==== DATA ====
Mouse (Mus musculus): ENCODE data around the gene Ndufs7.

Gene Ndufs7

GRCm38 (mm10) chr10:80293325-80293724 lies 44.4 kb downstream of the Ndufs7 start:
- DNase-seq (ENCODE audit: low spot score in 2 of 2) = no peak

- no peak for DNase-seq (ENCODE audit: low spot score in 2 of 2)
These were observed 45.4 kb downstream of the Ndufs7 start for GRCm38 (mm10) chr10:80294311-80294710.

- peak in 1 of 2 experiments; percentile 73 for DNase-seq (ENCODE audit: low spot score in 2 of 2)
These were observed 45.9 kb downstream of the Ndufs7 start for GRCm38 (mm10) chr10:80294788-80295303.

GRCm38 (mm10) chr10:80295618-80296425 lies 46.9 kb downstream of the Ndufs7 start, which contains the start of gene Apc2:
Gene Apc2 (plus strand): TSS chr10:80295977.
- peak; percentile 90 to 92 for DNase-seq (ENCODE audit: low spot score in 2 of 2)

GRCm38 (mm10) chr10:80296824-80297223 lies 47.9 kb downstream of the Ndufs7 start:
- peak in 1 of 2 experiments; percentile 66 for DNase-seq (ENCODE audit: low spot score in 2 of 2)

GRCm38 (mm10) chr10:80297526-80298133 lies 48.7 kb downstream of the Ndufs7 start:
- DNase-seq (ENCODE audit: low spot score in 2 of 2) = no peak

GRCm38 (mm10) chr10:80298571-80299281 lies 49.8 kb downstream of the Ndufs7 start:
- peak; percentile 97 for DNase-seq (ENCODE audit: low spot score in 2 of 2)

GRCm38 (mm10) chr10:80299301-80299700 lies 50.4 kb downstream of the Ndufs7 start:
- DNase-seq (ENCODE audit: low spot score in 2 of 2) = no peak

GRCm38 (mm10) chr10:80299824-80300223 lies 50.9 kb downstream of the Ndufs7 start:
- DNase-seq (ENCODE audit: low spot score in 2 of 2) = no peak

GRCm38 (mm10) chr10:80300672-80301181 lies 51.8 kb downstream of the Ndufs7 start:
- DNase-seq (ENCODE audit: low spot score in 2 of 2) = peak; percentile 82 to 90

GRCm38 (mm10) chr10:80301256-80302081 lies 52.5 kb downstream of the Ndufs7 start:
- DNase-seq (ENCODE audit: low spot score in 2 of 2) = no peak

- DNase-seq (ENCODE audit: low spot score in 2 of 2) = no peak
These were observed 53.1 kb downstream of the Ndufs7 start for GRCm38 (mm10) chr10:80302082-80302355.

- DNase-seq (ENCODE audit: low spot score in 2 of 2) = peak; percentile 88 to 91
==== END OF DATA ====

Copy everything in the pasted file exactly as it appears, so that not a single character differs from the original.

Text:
Mouse (Mus musculus): ENCODE data around the gene Ndufs7.

Gene Ndufs7

GRCm38 (mm10) chr10:80293325-80293724 lies 44.4 kb downstream of the Ndufs7 start:
- DNase-seq (ENCODE audit: low spot score in 2 of 2) = no peak

- no peak for DNase-seq (ENCODE audit: low spot score in 2 of 2)
These were observed 45.4 kb downstream of the Ndufs7 start for GRCm38 (mm10) chr10:80294311-80294710.

- peak in 1 of 2 experiments; percentile 73 for DNase-seq (ENCODE audit: low spot score in 2 of 2)
These were observed 45.9 kb downstream of the Ndufs7 start for GRCm38 (mm10) chr10:80294788-80295303.

GRCm38 (mm10) chr10:80295618-80296425 lies 46.9 kb downstream of the Ndufs7 start, which contains the start of gene Apc2:
Gene Apc2 (plus strand): TSS chr10:80295977.
- peak; percentile 90 to 92 for DNase-seq (ENCODE audit: low spot score in 2 of 2)

GRCm38 (mm10) chr10:80296824-80297223 lies 47.9 kb downstream of the Ndufs7 start:
- peak in 1 of 2 experiments; percentile 66 for DNase-seq (ENCODE audit: low spot score in 2 of 2)

GRCm38 (mm10) chr10:80297526-80298133 lies 48.7 kb downstream of the Ndufs7 start:
- DNase-seq (ENCODE audit: low spot score in 2 of 2) = no peak

GRCm38 (mm10) chr10:80298571-80299281 lies 49.8 kb downstream of the Ndufs7 start:
- peak; percentile 97 for DNase-seq (ENCODE audit: low spot score in 2 of 2)

GRCm38 (mm10) chr10:80299301-80299700 lies 50.4 kb downstream of the Ndufs7 start:
- DNase-seq (ENCODE audit: low spot score in 2 of 2) = no peak

GRCm38 (mm10) chr10:80299824-80300223 lies 50.9 kb downstream of the Ndufs7 start:
- DNase-seq (ENCODE audit: low spot score in 2 of 2) = no peak

GRCm38 (mm10) chr10:80300672-80301181 lies 51.8 kb downstream of the Ndufs7 start:
- DNase-seq (ENCODE audit: low spot score in 2 of 2) = peak; percentile 82 to 90

GRCm38 (mm10) chr10:80301256-80302081 lies 52.5 kb downstream of the Ndufs7 start:
- DNase-seq (ENCODE audit: low spot score in 2 of 2) = no peak

- DNase-seq (ENCODE audit: low spot score in 2 of 2) = no peak
These were observed 53.1 kb downstream of the Ndufs7 start for GRCm38 (mm10) chr10:80302082-80302355.

- DNase-seq (ENCODE audit: low spot score in 2 of 2) = peak; percentile 88 to 91